Monday, February 18, 2008

Hotelling in Cyprus

Cyprus is home to beautiful beaches and resorts. But this is not the topic of this post. Hotelling wrote a classic in industrial organization that is widely to political economy, and Cyprus just gave us a superb example of this theory at work with Sunday presidential elections.

Hotelling's model is typically explained using a linear beach where ice cream vendors choose to place their cart in a way to maximize clientele. Beach goers face some cost in coming back from the cart (the ice melts) and prefer to go to the closest one. Imagine there are two sellers, then both will choose to be located exactly next to each other in the middle of the beach. It would be more efficient for them to be placed at the first and second third, thus minimizing total travel for the beach goers, but competitive pressure pushed them to the middle.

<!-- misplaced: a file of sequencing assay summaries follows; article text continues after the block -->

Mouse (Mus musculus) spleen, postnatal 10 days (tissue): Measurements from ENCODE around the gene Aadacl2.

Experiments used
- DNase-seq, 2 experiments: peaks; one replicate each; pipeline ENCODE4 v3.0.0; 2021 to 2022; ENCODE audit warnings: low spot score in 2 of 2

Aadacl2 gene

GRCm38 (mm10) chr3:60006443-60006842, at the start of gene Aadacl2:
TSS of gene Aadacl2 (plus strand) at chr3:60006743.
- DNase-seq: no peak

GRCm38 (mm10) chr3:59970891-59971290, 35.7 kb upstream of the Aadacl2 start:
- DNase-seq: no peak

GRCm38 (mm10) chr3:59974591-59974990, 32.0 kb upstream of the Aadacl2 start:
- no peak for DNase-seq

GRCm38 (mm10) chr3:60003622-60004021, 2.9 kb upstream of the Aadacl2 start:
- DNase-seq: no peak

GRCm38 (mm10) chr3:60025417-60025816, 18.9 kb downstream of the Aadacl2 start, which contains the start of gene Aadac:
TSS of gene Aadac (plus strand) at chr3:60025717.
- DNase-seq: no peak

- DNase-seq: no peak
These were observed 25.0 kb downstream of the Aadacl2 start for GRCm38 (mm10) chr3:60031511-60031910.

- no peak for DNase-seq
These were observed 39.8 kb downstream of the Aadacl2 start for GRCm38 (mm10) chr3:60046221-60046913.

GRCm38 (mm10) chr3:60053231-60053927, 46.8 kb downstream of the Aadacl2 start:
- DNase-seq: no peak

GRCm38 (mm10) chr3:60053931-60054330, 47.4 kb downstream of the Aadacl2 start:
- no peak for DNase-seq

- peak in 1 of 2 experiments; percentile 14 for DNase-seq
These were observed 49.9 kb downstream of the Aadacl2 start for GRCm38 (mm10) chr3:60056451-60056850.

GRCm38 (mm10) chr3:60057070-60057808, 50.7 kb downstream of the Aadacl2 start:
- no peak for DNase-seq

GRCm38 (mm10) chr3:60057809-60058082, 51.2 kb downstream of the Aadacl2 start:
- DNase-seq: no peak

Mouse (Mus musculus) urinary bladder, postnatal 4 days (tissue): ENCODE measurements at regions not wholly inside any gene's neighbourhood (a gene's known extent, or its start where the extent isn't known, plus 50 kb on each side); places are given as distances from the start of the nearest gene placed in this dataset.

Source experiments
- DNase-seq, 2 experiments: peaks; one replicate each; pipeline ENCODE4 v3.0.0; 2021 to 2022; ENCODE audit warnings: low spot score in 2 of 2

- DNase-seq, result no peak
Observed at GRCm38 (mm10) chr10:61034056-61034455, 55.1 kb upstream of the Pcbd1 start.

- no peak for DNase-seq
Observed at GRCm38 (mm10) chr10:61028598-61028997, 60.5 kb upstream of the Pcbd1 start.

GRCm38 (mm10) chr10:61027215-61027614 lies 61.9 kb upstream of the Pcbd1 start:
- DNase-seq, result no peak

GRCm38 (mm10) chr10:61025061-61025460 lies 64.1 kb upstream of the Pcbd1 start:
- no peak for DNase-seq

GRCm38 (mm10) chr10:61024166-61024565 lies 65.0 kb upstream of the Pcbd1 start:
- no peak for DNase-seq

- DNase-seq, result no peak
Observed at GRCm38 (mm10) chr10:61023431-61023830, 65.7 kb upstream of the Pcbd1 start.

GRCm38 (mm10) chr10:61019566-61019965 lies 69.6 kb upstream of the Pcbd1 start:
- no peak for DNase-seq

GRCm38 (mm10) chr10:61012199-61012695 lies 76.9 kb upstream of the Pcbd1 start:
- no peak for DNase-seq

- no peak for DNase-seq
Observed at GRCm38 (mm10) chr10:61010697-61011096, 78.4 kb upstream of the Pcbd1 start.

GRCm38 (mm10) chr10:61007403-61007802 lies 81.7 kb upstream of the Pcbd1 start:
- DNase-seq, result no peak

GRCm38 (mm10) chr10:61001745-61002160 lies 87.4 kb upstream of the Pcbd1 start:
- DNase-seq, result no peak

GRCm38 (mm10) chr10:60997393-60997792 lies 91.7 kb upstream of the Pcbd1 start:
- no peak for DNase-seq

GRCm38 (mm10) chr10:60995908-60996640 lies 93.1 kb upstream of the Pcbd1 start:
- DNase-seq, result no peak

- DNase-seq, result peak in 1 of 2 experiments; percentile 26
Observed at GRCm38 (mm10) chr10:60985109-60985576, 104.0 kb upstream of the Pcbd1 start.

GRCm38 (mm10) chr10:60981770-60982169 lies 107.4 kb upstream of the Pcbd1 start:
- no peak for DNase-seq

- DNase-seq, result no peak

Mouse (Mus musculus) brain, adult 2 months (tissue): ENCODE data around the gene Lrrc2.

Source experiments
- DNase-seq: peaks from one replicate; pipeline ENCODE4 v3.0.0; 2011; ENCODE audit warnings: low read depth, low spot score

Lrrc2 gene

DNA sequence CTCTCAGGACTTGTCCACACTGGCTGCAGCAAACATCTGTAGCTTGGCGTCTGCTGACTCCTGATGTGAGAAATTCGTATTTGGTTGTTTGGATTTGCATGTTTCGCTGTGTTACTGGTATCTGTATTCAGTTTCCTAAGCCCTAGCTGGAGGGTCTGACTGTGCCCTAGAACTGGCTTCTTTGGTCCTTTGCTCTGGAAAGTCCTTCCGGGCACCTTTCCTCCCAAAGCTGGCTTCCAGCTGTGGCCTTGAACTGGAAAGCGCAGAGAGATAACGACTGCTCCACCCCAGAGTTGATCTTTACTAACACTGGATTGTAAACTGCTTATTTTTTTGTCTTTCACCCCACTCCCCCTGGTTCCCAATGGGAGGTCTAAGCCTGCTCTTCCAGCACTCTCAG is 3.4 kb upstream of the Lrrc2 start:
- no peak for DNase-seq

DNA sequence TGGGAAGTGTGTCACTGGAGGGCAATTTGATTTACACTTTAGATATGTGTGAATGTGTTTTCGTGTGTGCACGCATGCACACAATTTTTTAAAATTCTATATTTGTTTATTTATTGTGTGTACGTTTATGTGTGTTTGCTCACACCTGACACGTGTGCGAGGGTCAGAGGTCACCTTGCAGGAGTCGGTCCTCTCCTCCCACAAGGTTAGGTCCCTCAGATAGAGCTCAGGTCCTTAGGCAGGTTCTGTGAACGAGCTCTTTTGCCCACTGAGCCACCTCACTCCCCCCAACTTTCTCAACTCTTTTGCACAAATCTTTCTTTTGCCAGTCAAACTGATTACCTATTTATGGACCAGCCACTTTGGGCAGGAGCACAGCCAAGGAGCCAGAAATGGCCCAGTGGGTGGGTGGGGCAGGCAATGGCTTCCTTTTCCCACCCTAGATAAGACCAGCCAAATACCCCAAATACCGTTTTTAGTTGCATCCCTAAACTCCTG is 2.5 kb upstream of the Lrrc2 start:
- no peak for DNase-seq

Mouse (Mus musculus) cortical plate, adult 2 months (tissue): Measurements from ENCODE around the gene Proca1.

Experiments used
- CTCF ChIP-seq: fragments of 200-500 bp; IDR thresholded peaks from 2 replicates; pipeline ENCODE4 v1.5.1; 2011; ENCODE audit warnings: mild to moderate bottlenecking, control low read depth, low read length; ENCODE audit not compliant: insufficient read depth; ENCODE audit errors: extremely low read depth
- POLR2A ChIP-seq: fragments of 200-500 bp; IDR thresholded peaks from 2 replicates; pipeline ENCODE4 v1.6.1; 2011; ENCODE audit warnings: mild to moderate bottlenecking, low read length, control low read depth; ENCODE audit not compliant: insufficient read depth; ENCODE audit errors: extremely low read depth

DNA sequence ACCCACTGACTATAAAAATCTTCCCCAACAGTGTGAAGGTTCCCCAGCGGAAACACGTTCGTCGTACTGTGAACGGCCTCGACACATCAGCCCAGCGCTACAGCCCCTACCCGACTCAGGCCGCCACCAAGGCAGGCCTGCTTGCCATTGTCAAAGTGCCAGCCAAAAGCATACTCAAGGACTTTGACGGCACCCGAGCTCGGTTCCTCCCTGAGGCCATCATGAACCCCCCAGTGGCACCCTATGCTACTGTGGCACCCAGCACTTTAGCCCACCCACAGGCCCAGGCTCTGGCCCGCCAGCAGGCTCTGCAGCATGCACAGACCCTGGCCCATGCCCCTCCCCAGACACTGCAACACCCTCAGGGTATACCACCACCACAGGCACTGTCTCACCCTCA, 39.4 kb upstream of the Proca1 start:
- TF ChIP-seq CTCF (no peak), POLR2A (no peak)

In politics, imagine that voters are ranked according their right/left leanings on a line. A pair of political candidates, according to Hotelling, would then choose to hold essentially the same position in the middle of the spectrum. Of particular interest in this respect is the US primary system, where candidates are essentially similar within the party during the primary, and once nominated shift their positions to the middle for the presidential election.

How does this work out when there are three candidates? If you do not allow them to be on the same spot, then the equilibrium is unstable: they converge to the middle, and the one in the middle wants to outflank any one of the other two to gathers his half of the electorate. If you allow them to be on the same spot, they will all be in the middle, gathering exactly on third of the electorate. Now consider the results from Cyprus:
  • Ioannis Kasoulides 33.51%
  • Demetris Christofias 33.29%
  • Tassos Papadopoulos 31.79%

That looks pretty much like a random draw to me...

PS: And for the lighter note: A Swedish song "dubbed" in English.

No comments: